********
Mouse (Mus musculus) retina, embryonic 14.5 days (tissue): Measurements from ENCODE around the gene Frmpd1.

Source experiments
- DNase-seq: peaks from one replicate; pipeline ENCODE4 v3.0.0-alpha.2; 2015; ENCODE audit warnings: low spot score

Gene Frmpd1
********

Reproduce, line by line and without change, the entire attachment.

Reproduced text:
Mouse (Mus musculus) retina, embryonic 14.5 days (tissue): Measurements from ENCODE around the gene Frmpd1.

Source experiments
- DNase-seq: peaks from one replicate; pipeline ENCODE4 v3.0.0-alpha.2; 2015; ENCODE audit warnings: low spot score

Gene Frmpd1